The X90K is based on the same operating system its predecessor (as well as other upper-class 2022 Sony TVs) was built around: the new Google TV, which is practically Android TV 10 with a refreshed user interface on top and a number of useful functions to go along with it. This runs beautifully on the X90K. It’s fast, it’s responsive, it’s high-resolution and customizable enough: just a pleasant TV OS to interact with daily (even if one has to put up with some ads… which is sadly true for all television operating systems nowadays). Android TV also happens to offer the widest possible selection of apps, so not only are all the basics covered but a number of niche services and extended functionality are supported far better here than on other TV OS platforms.
The new remote control coming with the X90K deserves mentioning: it is smaller, lighter and certainly preferable to the Sony remotes of old, ditching the excessive number of buttons nobody is using nowadays anyway, offering direct access to streaming services as well as voice control instead. Speaking of voice control or control in general, the X90K once again offers not just Google Assistant and Chromecast compatibility (those come built-in with Google TV obviously) but Amazon Alexa and Apple AirPlay/Homekit too. Yours truly has now tested all of the above and they work as advertised. The X90K also supports Sony’s new Webcam accessory, which may be worth looking into when the company offers the necessary firmware update that will unlock all of its functionality (we’ll be sure to check it out then).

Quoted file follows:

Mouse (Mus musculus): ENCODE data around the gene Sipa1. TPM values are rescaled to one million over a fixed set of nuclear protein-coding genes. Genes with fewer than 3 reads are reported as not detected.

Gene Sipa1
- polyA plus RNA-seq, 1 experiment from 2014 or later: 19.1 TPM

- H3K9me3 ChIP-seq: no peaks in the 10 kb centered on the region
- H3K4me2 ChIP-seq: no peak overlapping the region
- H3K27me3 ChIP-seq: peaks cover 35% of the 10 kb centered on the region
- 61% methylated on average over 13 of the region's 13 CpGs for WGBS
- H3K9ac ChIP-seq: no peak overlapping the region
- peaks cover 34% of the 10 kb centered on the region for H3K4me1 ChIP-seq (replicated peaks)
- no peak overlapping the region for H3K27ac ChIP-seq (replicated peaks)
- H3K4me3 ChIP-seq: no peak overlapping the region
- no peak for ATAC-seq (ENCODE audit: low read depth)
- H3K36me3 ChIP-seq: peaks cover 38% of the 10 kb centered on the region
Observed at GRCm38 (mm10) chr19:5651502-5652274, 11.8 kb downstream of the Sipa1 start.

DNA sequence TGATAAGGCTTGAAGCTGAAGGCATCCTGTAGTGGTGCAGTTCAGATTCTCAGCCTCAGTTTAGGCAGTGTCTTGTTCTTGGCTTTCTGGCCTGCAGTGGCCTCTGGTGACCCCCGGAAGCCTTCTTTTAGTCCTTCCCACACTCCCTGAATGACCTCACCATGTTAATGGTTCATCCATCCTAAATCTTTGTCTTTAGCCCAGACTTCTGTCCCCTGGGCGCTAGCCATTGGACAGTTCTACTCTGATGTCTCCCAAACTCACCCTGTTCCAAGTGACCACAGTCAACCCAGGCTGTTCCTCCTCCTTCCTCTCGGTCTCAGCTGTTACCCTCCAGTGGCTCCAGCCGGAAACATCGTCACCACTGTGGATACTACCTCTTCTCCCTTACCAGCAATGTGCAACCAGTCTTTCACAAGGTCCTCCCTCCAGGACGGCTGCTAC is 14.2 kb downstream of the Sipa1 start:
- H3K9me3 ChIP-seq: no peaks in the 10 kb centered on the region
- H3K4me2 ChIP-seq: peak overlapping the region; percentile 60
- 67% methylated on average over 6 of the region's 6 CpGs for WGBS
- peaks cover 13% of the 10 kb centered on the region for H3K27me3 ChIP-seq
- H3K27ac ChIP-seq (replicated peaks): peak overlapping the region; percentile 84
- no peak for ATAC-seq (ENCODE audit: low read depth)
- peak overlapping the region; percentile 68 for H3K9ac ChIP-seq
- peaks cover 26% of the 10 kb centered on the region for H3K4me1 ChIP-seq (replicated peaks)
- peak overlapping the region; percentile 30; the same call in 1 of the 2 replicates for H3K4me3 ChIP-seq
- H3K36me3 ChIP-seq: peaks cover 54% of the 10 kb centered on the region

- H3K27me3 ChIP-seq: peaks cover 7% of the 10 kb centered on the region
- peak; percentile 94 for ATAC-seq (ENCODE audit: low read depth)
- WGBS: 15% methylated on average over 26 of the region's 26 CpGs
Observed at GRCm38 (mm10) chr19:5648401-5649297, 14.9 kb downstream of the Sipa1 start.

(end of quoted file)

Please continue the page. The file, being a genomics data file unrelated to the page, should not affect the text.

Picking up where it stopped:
The verdict: the X90K gets it right for its intended target group
Back to the original question, then: does the X90K put Sony back on track when it comes to great mid-range TVs? In a word, yes. Yes, it does: it’s not perfect — no TV is, even the most expensive ones available actually — but its advantages clearly outweigh its disadvantages. It’s a good-looking, well-built, fast-in-operation TV set that offers everything that’s expected of it and plenty of extras. It’s very bright, so it will work with no issues in any environment, and Sony’s superior image processing means that in mixed use — be it TV programming, streaming of shows and movies, sports watching and gaming — it will perform in a consistent, reliable way. It’s a good choice for mainstream consumers because Sony saw to that.
The only real problem the X90K faces right now in the eyes of people looking to save some money is this: at its current recommended retail price one may be able to find some quality, heavily discounted 2021 TV sets that cost about the same while offering higher picture quality. It’s the same problem all 2022 TV models promoted by all manufacturers face around this time every year, of course, but midrange TVs are particularly affected by this trend because those heavy discounts occasionally bring some amazing hi-end last-year models dangerously close to 2022 ones in terms of cost.
But, in all honesty, bargain-hunting and spec-comparing is something that mainstream consumers (the obviously intended target group of the X90K) do not often concern themselves with when it comes to buying a new TV. They just need a quality set at a price they can afford and this balanced Sony model will meet their expectations, making the X90K an easy recommendation. Which, for them, it’s kind of the point, no?